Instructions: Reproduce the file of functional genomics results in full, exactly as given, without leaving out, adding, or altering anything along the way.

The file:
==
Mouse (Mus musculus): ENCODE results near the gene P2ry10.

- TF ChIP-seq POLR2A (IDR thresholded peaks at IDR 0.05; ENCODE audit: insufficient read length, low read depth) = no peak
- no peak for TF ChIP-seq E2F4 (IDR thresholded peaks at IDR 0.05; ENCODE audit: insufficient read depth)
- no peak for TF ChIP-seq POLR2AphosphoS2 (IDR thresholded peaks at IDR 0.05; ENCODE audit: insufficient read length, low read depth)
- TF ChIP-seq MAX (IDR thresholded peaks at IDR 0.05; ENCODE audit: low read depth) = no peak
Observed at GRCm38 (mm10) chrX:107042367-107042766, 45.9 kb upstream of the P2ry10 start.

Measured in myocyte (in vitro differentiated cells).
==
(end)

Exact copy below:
Mouse (Mus musculus): ENCODE results near the gene P2ry10.

- TF ChIP-seq POLR2A (IDR thresholded peaks at IDR 0.05; ENCODE audit: insufficient read length, low read depth) = no peak
- no peak for TF ChIP-seq E2F4 (IDR thresholded peaks at IDR 0.05; ENCODE audit: insufficient read depth)
- no peak for TF ChIP-seq POLR2AphosphoS2 (IDR thresholded peaks at IDR 0.05; ENCODE audit: insufficient read length, low read depth)
- TF ChIP-seq MAX (IDR thresholded peaks at IDR 0.05; ENCODE audit: low read depth) = no peak
Observed at GRCm38 (mm10) chrX:107042367-107042766, 45.9 kb upstream of the P2ry10 start.

Measured in myocyte (in vitro differentiated cells).